Ambaryan A.V., Voznessenskaya V.V., Kotenkova E.V. 2019. Mating behavior differences in monogamous and polygamous sympatric closely related species Mus musculus and Mus spicilegus and their role in behavioral precopulatory isolation // Russian J. Theriol. Vol.18. No.2. P.67–79 [in English].
Alexander V. Ambarian [firstname.lastname@example.org], A.N. Severtsov Institute of Ecology and Evolution RAS, Leninskiy prospect 33, Moscow 119071, Russia; Vera V. Voznessenskaya [email@example.com], A.N. Severtsov Institute of Ecology and Evolution RAS, Leninskiy prospect 33, Moscow 119071, Russia; Elena V. Kotenkova [evkotenkova@ yandex.ru], A.N. Severtsov Institute of Ecology and Evolution RAS, Leninskiy prospect 33, Moscow 119071, Russia.
ABSTRACT. Closely related species with different mating system may be the most suitable model taxa for studies aimed to highlight the cause formation of species-specific peculiarities of sexual behavior and behavioral mechanisms of precopulatory isolation. The current study aimed to clarify the role of the mating system and lifestyle, including ecology features, in patterning of behavioral activities during mating, as well as the role of behavioral patterns in the precopulatory isolation of closely related Mus taxa. Test subjects were closely related sympatric species: polygynous/promiscuous M. musculus and presumably monogamous M. spicilegus, reproductively isolated in nature. Dyadic encounters of male and receptive female were conducted in clear chambers and the behavior was recorded by means of video camera. Sexual behavior, culminating in ejaculation, was observed in conspecific dyadic encounters only; it occurred more frequently and with longer duration in males of M. spicilegus, than in males of M. musculus. In conspecific encounters, males of M. spicilegus exhibited a higher level of affiliative behavior than females. In both species total frequency and duration of aggressive behavior was higher in females compared to males. In heterospecific dyadic encounters the behavioral pattern of males and females was strictly different from those in conspecific encounters, and the elements of aggressive behavior prevailed. We demonstrated that not only the pattern of sexual behavior is important for reproductive isolation, but also all types of behavioral interactions preceded copulation. In Mus species different stereotypes of mating behavior during the encounter of potential sexual partners can prevent successful copulation and may be associated with mating system.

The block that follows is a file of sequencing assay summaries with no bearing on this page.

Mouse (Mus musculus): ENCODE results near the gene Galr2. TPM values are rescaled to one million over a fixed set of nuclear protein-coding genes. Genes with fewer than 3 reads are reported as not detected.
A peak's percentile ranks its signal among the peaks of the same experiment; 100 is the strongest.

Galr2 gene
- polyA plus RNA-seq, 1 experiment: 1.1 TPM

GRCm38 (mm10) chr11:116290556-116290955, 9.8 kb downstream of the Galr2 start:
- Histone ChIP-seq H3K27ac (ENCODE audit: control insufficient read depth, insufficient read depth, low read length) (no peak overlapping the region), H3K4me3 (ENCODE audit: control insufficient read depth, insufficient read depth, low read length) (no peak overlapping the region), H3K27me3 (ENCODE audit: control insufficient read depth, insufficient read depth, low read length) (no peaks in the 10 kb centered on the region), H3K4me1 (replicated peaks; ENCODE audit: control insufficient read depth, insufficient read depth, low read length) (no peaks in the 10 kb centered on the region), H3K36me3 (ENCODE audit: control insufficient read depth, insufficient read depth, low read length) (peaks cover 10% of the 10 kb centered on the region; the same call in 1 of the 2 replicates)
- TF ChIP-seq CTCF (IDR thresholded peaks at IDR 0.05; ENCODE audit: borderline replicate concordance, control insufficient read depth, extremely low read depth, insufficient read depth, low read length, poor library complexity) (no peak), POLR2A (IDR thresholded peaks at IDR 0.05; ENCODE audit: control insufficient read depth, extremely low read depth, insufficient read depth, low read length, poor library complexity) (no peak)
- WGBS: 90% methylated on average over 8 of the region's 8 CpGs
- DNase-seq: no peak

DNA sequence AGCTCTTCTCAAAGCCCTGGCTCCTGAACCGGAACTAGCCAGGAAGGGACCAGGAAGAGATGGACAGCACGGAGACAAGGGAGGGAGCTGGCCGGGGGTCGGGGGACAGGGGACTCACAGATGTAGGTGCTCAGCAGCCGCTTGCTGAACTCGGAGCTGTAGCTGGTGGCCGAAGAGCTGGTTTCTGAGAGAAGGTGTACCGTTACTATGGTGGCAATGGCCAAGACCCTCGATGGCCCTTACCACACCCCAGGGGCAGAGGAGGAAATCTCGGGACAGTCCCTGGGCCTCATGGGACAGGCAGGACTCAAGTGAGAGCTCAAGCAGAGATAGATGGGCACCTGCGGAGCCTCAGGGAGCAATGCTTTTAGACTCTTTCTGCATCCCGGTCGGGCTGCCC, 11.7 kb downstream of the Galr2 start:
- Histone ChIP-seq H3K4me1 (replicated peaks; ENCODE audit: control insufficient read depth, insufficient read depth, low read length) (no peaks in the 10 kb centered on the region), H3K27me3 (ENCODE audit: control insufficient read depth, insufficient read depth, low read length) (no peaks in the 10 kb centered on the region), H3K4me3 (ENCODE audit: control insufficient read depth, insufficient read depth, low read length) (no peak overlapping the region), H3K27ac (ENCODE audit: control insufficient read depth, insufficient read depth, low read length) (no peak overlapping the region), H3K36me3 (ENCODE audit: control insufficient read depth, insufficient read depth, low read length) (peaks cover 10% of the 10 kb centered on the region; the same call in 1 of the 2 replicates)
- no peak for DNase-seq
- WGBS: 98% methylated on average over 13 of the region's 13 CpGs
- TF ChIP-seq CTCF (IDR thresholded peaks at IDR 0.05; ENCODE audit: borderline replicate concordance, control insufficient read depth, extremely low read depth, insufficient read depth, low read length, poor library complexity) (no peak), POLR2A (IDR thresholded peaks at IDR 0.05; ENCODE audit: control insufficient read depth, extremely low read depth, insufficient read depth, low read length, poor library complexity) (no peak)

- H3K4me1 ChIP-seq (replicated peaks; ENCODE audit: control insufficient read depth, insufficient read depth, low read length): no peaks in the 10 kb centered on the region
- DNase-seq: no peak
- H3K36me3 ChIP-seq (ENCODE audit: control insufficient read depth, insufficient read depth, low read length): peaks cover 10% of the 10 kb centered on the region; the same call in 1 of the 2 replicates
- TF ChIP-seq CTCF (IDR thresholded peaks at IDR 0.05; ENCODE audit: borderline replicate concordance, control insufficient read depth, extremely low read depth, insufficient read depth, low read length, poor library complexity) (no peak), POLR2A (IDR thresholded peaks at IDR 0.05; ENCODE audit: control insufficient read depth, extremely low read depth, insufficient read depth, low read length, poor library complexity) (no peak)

KEY WORDS: sexual behavior, Mus musculus, Mus spicilegus, mating system, monogamy, precopulatory isolation.